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November 6, 2008 / Politics / Perspective / The Politicrasher

Live from Ohio! Last chapter of our Buckeye blitz

The Brooklyn Paper
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CINCINNATI, OHIO — The Graeter’s Brigade shouted until it was blue in the face that it would deliver Hamilton County for Barack Obama — and the county turned blue, too.

For the first time since LBJ, the Queen City of the West and its suburbs and exurbs voted to send a Democrat to the White House, participating in the Illinois Senator’s historic win — and vindicating the group of a half-dozen Brooklynites and their friends who parachuted into town last Friday to get out the vote for Obama.

“Did our little group actually deliver Hamilton County? Without question,” said Graeter’s Brigade leader David Shenk, only partially joking.

“In 2004, when we came in for Kerry, we didn’t win the county, but we beat our projections,” said Shenk, who last month helped raise $176,000 at an Obama fundraiser in DUMBO. “This time, we won. If anything, that suggests that we are a model of ‘community organizing — whatever that is, as the Republicans like to say.”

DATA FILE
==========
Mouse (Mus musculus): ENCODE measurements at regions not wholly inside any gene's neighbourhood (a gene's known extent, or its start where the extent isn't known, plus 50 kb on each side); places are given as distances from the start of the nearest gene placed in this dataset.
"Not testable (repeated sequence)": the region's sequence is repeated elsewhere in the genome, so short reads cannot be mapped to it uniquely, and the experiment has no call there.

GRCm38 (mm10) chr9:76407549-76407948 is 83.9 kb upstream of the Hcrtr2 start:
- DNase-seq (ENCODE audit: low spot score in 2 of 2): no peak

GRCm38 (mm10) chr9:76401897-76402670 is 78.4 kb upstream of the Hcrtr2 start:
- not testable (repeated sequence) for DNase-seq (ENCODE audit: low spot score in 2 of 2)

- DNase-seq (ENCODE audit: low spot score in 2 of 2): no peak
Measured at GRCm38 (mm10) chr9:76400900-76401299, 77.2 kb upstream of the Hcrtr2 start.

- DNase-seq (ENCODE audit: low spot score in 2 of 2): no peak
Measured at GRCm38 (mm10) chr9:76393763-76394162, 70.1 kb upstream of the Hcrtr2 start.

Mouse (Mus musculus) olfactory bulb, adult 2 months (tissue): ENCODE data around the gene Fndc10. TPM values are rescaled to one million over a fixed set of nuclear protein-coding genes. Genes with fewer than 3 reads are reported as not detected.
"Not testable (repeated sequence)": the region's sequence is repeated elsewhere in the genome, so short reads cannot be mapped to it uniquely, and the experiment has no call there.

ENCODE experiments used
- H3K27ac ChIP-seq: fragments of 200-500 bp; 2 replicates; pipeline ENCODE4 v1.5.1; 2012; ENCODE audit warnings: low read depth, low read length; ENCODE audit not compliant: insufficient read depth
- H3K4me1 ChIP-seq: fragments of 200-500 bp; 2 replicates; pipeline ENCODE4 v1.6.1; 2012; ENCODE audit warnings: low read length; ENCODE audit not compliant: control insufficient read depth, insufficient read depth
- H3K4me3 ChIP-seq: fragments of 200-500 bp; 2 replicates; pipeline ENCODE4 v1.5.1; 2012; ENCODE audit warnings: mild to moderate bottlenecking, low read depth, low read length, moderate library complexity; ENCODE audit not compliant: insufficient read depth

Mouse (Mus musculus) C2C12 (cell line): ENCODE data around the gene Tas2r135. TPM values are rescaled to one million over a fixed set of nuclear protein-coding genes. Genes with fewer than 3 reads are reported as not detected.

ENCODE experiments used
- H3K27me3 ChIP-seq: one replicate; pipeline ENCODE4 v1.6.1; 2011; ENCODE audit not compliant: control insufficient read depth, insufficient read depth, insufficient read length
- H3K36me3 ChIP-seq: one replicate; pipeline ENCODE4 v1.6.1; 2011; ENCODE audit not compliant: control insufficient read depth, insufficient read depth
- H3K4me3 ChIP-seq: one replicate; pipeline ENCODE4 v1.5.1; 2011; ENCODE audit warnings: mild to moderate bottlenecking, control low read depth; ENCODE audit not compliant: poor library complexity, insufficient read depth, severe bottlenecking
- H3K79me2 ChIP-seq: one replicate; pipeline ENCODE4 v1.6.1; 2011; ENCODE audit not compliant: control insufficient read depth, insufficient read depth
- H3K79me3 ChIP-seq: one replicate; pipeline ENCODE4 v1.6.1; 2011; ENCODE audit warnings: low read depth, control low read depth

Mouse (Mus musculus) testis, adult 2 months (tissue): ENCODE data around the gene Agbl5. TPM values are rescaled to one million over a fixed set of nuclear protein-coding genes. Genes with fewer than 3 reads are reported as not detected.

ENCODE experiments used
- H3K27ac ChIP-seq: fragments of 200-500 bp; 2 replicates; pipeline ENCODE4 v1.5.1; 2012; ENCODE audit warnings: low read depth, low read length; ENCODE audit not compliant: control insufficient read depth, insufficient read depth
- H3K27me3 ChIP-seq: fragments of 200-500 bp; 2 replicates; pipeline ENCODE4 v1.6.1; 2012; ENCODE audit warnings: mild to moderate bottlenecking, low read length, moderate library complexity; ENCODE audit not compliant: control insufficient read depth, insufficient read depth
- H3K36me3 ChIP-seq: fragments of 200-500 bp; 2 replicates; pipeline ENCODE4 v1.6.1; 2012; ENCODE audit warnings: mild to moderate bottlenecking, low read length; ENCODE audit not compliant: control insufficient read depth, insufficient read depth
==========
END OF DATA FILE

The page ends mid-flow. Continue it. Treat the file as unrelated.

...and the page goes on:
I embedded for four days with Shenk’s “Graeter’s Brigade,” which took its nickname from the super-premium ice cream for which Cincinnati is famous, but I can’t say its truly a model. After all, the group’s get-out-the-vote effort was definitely not roughing it (Shenk’s mother owns what appears to be a 45-bedroom house in a Cincinnati suburb, and nourishing, complete meals tend to materialize as if by magic whenever any Obama volunteer sat down for more than 10 seconds). The lodging alone, plus the welcome invitation to drain the Shenk family single-malt collection every night after the hard day of canvassing, meant that no matter how many doorbells the group rang, this was partly a vacation, too.